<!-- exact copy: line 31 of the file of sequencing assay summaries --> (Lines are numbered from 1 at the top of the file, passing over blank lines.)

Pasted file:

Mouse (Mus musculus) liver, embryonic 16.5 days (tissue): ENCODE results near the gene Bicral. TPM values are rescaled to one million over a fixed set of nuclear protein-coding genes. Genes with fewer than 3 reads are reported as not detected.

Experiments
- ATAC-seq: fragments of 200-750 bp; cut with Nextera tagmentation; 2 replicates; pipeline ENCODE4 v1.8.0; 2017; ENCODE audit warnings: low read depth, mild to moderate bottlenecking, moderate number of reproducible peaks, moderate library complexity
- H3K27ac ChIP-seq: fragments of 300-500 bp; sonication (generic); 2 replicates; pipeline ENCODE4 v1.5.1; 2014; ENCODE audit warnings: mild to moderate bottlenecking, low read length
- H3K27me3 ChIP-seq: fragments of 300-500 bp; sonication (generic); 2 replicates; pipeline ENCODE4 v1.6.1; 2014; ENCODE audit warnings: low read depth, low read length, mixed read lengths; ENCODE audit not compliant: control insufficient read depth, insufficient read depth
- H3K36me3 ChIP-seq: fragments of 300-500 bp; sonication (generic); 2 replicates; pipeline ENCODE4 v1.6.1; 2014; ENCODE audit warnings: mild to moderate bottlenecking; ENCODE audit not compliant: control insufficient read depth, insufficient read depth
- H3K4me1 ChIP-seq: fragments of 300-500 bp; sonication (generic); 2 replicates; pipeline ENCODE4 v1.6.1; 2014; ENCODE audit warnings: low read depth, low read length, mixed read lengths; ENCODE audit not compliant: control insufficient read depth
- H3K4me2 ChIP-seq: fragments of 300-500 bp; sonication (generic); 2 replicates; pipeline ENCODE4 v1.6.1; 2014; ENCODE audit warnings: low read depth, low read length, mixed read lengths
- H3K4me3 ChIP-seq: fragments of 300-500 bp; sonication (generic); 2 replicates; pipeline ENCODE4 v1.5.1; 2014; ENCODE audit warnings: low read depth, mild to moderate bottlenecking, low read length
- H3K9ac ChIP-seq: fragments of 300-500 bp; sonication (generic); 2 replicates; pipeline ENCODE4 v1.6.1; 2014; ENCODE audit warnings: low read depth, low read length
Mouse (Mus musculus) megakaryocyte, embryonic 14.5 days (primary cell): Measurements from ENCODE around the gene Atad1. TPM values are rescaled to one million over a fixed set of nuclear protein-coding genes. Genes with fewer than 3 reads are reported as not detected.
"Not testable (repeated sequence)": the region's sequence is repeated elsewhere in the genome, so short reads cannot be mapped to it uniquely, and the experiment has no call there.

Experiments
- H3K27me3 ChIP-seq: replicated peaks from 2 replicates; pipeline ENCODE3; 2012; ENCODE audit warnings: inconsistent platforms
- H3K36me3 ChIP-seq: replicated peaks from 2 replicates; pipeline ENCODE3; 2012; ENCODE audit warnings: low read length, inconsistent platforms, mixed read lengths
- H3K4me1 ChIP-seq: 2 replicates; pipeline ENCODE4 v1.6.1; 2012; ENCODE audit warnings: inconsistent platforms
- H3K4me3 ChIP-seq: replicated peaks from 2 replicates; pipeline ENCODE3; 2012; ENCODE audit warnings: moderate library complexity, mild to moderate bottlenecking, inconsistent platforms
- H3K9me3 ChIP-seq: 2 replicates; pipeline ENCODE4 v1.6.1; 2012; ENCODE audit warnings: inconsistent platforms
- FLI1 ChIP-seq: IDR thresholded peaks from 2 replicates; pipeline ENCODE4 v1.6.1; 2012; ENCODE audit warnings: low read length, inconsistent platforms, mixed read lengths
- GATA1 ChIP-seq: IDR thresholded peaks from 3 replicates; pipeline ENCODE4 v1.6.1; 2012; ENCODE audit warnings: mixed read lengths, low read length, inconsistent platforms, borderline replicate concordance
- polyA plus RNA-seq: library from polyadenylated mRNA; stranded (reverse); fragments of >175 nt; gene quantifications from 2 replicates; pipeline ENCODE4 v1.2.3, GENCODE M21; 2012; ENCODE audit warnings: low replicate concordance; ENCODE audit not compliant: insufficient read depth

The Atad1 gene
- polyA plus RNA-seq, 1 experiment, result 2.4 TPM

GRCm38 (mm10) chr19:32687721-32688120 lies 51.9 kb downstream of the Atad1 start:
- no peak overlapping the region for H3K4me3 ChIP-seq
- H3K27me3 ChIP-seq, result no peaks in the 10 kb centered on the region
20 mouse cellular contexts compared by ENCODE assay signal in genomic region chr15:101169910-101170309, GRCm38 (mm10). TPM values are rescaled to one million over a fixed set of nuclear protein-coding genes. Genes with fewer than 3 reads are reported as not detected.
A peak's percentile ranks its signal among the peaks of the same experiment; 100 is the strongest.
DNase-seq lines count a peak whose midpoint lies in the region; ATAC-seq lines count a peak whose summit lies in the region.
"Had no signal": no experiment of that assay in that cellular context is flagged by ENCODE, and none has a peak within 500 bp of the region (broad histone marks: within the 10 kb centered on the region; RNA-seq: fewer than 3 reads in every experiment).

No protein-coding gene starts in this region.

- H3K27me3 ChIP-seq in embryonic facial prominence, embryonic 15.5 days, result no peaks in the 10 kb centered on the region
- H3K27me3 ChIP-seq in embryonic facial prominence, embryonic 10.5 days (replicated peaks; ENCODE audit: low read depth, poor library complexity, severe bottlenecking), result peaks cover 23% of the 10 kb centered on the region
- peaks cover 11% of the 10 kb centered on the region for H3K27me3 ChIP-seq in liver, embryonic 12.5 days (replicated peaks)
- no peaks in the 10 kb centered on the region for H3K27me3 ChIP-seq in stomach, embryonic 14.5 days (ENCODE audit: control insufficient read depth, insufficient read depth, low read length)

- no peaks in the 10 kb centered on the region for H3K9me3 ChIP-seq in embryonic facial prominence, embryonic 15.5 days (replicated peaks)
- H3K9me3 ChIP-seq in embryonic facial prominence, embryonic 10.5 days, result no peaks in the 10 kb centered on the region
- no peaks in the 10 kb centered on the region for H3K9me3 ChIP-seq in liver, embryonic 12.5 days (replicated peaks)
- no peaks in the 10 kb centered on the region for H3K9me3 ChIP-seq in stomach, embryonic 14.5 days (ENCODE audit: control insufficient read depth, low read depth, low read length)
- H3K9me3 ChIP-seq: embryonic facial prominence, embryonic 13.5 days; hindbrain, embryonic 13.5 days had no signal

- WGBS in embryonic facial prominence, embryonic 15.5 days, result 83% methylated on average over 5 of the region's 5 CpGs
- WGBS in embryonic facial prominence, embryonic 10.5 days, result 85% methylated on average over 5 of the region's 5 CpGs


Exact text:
No protein-coding gene starts in this region.